Make It Personal, Make It Local: How Cross-Partisan Community Connections Are Building a National Movement
Rotary Clubs and other civic organizations bring together businesspeople and community leaders for nonpartisan education, engagement, and service. Their community-minded values make them an opportune place for American Promise volunteers looking to build local support for the For Our Freedom Amendment. By speaking to the shared values among the community groups they are part of, American Promise volunteers have found success in driving cross-partisan support for our issue.
At the 2022 National Citizen Leadership Conference, several sessions featured American Promise volunteer leaders who shared how they are building the national movement for freedom by working with people in their communities.
Engaging Fellow Businesspeople by Speaking their Language
As a Rotary Club president and American Promise volunteer leader in Green Bay, Wisconsin, Judy Nagel has seen how the issue of campaign finance reform can unite people across the political spectrum. Like her Rotary Club work, the American Promise mission appealed to her because it is a cross-partisan effort for positive, long-term change.
“Rotary is known for two things: civic engagement, but not being political,” she said. “So how do you walk that narrow line? The best way to walk it is to bring into the conversation somebody from the opposite side of the table,” she said.
Learn how you can participate locally to end the dominance of big money in American politics.
Nagel decided to introduce American Promise to her fellow Rotarians by showcasing how it aligned with the shared principles of the group. Partnering with Howard Hauser, another Green Bay Rotary Club member, Nagel introduced American Promise to her Rotary Club as an initiative that aligns with the club’s four-way test of guiding principles:
- Is it the truth?
- Is it fair to all concerned?
- Will it build goodwill and better friendships?
- Will it be beneficial to all concerned?
“It really meshed very well,” she said. “After the presentation, people said, ‘What can we do to help?’ They didn’t even mention their political affiliation.”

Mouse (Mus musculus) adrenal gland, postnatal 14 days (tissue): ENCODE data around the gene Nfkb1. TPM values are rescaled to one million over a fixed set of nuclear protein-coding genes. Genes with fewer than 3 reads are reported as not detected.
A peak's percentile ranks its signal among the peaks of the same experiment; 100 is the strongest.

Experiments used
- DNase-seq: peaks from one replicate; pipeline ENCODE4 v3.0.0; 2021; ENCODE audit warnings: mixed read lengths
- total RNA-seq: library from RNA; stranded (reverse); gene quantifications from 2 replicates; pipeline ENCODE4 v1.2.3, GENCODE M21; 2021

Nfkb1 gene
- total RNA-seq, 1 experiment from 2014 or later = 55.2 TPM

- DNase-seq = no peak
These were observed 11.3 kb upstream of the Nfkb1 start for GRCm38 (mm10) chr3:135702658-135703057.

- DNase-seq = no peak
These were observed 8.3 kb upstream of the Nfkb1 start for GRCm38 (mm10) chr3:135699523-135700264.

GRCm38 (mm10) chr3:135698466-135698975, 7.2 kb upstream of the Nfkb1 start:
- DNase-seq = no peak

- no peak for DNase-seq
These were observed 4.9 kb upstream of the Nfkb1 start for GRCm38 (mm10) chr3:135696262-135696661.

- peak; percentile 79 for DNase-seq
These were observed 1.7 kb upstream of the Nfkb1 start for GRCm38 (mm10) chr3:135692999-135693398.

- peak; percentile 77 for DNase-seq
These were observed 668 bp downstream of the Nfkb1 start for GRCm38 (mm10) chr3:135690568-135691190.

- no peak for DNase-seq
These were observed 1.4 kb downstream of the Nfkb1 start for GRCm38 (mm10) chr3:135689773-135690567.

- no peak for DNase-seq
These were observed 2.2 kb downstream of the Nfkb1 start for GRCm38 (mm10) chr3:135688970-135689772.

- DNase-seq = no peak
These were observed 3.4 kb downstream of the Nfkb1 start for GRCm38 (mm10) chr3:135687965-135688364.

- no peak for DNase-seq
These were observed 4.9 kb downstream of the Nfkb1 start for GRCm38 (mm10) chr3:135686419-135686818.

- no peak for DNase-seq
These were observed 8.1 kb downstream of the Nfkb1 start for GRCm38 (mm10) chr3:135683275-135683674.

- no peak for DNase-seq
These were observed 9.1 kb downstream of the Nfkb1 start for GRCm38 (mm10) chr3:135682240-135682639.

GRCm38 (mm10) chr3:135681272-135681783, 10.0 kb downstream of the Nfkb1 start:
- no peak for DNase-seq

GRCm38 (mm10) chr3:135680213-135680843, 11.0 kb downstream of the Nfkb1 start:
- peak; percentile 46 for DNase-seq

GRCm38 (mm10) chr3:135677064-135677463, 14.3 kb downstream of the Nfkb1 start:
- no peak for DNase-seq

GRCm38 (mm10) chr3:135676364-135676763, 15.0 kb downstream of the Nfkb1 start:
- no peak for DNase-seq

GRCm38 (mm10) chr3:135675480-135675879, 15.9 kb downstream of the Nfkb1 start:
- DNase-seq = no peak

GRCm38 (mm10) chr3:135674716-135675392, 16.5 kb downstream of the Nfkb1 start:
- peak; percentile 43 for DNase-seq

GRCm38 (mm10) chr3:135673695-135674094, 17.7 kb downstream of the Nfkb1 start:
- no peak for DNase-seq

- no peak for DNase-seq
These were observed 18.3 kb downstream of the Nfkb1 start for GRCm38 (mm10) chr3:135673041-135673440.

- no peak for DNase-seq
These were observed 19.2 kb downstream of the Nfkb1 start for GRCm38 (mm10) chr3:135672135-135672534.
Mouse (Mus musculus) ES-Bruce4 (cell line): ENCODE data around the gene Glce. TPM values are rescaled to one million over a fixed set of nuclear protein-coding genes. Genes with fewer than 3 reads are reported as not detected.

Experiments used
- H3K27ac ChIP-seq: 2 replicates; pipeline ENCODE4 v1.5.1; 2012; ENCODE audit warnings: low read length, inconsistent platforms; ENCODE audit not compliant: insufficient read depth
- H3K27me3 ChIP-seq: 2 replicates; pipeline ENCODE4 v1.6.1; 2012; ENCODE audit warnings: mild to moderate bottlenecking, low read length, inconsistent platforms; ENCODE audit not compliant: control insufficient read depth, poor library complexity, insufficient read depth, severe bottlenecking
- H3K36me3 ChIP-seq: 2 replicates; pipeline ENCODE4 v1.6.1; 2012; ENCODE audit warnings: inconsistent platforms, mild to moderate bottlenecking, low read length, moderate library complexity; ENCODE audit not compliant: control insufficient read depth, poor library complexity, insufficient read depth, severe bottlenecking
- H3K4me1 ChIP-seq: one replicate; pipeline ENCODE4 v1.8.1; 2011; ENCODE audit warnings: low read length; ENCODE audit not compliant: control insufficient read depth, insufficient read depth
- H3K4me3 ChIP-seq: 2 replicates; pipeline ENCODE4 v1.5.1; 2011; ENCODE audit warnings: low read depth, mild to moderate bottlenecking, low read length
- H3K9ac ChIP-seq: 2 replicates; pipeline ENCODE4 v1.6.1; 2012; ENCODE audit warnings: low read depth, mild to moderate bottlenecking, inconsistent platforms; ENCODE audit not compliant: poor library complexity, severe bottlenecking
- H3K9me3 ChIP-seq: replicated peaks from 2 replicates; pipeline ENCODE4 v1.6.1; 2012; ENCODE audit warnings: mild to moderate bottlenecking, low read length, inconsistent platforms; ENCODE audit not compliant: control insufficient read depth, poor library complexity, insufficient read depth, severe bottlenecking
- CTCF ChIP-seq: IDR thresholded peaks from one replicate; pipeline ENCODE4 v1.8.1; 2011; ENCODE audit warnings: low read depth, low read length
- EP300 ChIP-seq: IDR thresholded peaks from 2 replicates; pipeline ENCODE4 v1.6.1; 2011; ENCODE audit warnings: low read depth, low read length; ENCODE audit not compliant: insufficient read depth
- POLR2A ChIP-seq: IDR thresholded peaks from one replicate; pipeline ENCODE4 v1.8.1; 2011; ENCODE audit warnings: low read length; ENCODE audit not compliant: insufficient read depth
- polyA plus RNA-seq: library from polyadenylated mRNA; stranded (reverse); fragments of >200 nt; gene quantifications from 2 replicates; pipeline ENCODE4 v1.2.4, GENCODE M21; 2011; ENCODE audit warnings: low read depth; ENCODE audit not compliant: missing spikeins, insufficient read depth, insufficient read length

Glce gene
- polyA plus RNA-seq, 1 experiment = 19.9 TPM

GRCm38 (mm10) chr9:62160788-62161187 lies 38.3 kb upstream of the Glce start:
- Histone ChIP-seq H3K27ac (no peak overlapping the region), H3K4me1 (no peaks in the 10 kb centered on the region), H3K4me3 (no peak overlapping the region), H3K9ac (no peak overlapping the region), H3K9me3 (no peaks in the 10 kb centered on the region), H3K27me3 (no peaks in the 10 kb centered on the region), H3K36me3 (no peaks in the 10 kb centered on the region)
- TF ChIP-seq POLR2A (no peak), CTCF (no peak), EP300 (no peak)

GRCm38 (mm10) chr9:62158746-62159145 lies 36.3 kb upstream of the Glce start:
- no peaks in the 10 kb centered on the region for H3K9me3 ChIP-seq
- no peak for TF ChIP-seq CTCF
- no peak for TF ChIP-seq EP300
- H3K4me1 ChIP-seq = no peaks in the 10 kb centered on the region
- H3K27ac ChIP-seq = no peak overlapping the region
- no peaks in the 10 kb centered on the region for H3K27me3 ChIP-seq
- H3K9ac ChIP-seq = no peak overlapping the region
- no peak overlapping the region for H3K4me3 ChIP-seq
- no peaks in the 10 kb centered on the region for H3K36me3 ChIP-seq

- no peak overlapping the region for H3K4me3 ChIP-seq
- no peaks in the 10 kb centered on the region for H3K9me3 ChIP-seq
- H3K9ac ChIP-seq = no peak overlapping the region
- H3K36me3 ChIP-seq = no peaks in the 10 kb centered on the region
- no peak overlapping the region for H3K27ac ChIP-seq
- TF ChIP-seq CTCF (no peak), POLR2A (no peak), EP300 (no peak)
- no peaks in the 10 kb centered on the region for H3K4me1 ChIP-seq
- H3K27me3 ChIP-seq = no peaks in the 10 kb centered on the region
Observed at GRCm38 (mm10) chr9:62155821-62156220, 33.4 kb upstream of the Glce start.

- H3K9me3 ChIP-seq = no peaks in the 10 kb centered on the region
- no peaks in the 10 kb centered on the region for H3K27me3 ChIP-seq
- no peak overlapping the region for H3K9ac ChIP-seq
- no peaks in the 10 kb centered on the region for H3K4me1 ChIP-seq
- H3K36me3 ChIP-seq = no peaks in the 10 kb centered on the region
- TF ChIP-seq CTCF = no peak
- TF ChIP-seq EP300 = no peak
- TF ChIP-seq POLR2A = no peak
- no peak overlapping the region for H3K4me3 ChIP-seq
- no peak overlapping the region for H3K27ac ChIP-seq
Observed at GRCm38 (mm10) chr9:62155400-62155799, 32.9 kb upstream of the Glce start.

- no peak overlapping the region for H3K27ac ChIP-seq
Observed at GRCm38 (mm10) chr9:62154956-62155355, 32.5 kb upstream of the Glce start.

Speaking to Shared Experience
Speaking clearly and directly about the issue of campaign finance reform makes it easy to connect with fellow community members, Nagel said. “When I have conversations with certain people and they say ‘What are you up to now?’ I say, ‘Well I’m working on the 28th Amendment.’ And their face just kind of goes blank — don’t talk to me about politics. I give them a few moments to have that reaction and then I say ‘I’m working on campaign finance reform.’ And they say, ‘Oh great, somebody needs to do something about that.”
Political candidates and citizens in Green Bay have seen the influence of outside money in local elections, such as untruthful mailers and dark money contributions, she said. “That makes any candidate vulnerable. It’s just the right set of circumstances, and maybe the right amount of money from some unknown source that can be their undoing,” Nagel said. “So they can all find themselves in a situation and it can come out of the blue and something over which they have absolutely no control. So why not be part of the solution versus being caught unaware?”
As momentum grows for the For Our Freedom Amendment and other aspects of campaign finance reform, she said more elected officials will realize the need for change. “Those who don’t feel that they have an interest in this feel that they’re winning at the game. Somehow you’ve got to convince them that yeah, they might be winning at the game today, but the game can change and it can change pretty quickly,” Nagel said.
Watch Judy Nagel and other American Promise volunteer leaders in the the NCLC 2022 session: Make it Personal, Make it Local: Get Behind the State-by-State Path to Victory
I’m a Rotarian from Green Bay, Wisconsin, and a Rotarian since 1992. Over the last couple years, Howard Hauser and I — both past presidents of our club — have been making joint presentations about campaign finance reform. What makes us unique is that we’re from two different political affiliations. Rotary has a long history of civic engagement, going back to our support of the founding of the United Nations. Our goal is to show leadership by example around the important issue of campaign finance reform. We can find common ground. Our partnership with American Promise, the nonpartisan national leader on finance reform, brings together across the country people of all ages with a common mission. We want to change the dynamics of how money is used to divide us. Bad things happen when good people do nothing. We want to be part of the new patriotism. The team that creates positive change, honoring the principles of our democratic republic. We look forward to an opportunity to share our story with your club.